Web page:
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    Erythropoietic Protoporphyria

    Important
    It is possible that the main title of the report Erythropoietic Protoporphyria is not the name you expected. Please check the synonyms listing to find the alternate name(s) and disorder subdivision(s) covered by this report.

    Synonyms

    • Erythrohepatic Protoporphyria
    • Protoporphyria
    • EPP

    Disorder Subdivisions

    • None

    General Discussion

    Erythropoietic protoporphyria (EPP) is a rare inherited metabolic disorder characterized by a deficiency of the enzyme ferrochelatase (FECH). Due to abnormally low levels of this enzyme, excessive amounts of protoporphyrin accumulate in the bone marrow, blood plasma, and red blood cells. The major symptom of this disorder is hypersensitivity of the skin to sunlight and some types of artificial light, such as fluorescent lights (photosensitivity). After exposure to light, the skin may become itchy and red. Affected individuals may also experience a burning sensation on their skin. The hands, arms, and face are the most commonly affected areas. Some people with erythropoietic protoporphyria may also have complications related to liver and gallbladder function. Erythropoietic protoporphyria is inherited as an autosomal dominant genetic trait with poor penetrance.

    Erythropoietic protoporphyria is one of a group of disorders known as the porphyrias. The porphyrias are all characterized by abnormally high levels of particular chemicals (porphyrins) in the body due to deficiencies of certain enzymes essential to the synthesis of hemoglobin. There are at least seven types of porphyria. The symptoms associated with the various types of porphyria differ, depending upon the specific enzyme that is deficient. It is important to note that people who have one type of porphyria do not develop any of the other types.

    Resources

    CLIMB (Children Living with Inherited Metabolic Diseases)
    Climb Building
    176 Nantwich Road
    Crewe, CW2 6BG
    United Kingdom
    Tel: 4408452412173
    Fax: 4408452412174
    Email: enquiries@climb.org.uk
    Internet: http://www.CLIMB.org.uk

    American Porphyria Foundation
    4900 Woodway, Suite 780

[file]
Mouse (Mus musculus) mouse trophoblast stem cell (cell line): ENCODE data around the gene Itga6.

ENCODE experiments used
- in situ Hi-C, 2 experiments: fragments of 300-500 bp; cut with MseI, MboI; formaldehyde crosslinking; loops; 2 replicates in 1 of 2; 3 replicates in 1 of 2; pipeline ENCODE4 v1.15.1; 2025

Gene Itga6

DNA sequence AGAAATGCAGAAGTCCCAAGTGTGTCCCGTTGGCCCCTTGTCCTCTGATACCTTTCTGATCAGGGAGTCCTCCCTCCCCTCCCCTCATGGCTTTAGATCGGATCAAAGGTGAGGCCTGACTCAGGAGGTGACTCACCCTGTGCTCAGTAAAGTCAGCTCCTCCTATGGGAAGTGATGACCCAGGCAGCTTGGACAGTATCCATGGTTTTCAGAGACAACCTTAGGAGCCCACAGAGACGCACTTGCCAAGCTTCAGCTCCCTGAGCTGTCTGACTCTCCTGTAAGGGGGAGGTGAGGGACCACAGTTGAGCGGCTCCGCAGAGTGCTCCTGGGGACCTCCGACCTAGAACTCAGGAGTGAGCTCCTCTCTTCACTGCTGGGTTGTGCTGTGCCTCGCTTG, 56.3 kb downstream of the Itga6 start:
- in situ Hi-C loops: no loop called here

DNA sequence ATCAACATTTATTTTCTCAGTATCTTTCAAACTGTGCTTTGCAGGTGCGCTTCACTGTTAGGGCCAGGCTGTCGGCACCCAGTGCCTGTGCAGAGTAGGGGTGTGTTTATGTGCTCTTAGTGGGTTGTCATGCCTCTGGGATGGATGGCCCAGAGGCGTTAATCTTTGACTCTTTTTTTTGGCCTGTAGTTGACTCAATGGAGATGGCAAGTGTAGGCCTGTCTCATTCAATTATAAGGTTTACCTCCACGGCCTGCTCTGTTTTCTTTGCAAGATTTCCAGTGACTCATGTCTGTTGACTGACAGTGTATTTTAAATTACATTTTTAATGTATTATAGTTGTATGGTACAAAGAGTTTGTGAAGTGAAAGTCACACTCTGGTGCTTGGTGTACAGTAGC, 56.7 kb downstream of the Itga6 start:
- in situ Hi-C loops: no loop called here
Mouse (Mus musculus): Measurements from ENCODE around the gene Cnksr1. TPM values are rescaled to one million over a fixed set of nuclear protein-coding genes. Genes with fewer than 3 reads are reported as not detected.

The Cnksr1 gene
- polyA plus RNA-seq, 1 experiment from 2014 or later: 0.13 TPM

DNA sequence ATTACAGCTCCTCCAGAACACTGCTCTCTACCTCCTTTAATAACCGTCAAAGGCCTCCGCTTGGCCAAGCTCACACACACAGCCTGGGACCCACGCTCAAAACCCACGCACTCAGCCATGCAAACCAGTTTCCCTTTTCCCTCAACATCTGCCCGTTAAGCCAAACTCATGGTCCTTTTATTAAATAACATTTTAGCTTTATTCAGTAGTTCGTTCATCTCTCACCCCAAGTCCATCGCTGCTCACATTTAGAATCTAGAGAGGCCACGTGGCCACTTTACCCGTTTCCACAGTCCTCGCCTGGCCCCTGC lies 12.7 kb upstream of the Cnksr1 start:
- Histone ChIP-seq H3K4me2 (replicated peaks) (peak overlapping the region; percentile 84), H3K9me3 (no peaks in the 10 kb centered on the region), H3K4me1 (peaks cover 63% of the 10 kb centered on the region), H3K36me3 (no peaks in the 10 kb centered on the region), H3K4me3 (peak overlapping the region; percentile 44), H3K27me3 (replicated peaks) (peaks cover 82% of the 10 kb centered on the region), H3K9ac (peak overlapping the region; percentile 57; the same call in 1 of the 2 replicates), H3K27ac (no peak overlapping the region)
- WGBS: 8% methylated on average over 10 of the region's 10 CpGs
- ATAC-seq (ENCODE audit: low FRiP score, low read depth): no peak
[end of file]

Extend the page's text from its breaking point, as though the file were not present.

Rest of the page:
Houston, TX 77056-1837
    Tel: (713)266-9617
    Fax: (713)840-9552
    Tel: (866)273-3635
    Email: porphyrus@aol.com
    Internet: http://www.porphyriafoundation.com

    NIH/National Institute of Diabetes, Digestive & Kidney Diseases
    Office of Communications & Public Liaison
    Bldg 31, Rm 9A06
    31 Center Drive, MSC 2560
    Bethesda, MD 20892-2560
    Tel: (301)496-3583
    Email: NDDIC@info.niddk.nih.gov
    Internet: http://www2.niddk.nih.gov/

    MedicAlert Foundation International
    2323 Colorado Avenue
    Turlock, CA 95382
    USA
    Tel: (209)669-2401
    Fax: (209)669-2456
    Tel: (888)633-4298
    Email: Inquiries@medicalert.org
    Internet: http://www.medicalert.org

    Erythropoietic Protoporphyria Research and Education Fund
    Channing Lab
    Harvard Medical School
    181 Longwood Avenue
    Boston, MA 02115
    Tel: (617)525-8249
    Tel: (800)638-6294
    TDD: (617)732-6458
    Email: mmmathroth@rics.bwh.harvard.edu
    Internet: http://www.brighamandwomens.org/Patients_Visitors/patientresources/patienteducation/eppref/

    Genetic and Rare Diseases (GARD) Information Center
    PO Box 8126
    Gaithersburg, MD 20898-8126
    Tel: (301)251-4925
    Fax: (301)251-4911
    Tel: (888)205-2311
    TDD: (888)205-3223
    Internet: http://rarediseases.info.nih.gov/GARD/

    For a Complete Report:

    This is an abstract of a report from the National Organization for Rare Disorders (NORD). A copy of the complete report can be downloaded free from the NORD website for registered users. The complete report contains additional information including symptoms, causes, affected population, related disorders, standard and investigational therapies (if available), and references from medical literature. For a full-text version of this topic, go to www.rarediseases.org and click on Rare Disease Database under "Rare Disease Information".

    The information provided in this report is not intended for diagnostic purposes. It is provided for informational purposes only. NORD recommends that affected individuals seek the advice or counsel of their own personal physicians.

    It is possible that the title of this topic is not the name you selected. Please check the Synonyms listing to find the alternate name(s) and Disorder Subdivision(s) covered by this report

    This disease entry is based upon medical information available through the date at the end of the topic. Since NORD's resources are limited, it is not possible to keep every entry in the Rare Disease Database completely current and accurate. Please check with the agencies listed in the Resources section for the most current information about this disorder.

    For additional information and assistance about rare disorders, please contact the National Organization for Rare Disorders at P.O. Box 1968, Danbury, CT 06813-1968; phone (203) 744-0100; web site www.rarediseases.org or email orphan@rarediseases.org

    Last Updated: 2/1/2012
    Copyright 1987, 1988, 1990, 1994, 1996, 1997, 2000, 2004, 2009, 2012 National Organization for Rare Disorders, Inc.

    WebMD Medical Reference from the National Organization for Rare Disorders

    Last Updated: May 28, 2015
    This information is not intended to replace the advice of a doctor. Healthwise disclaims any liability for the decisions you make based on this information.

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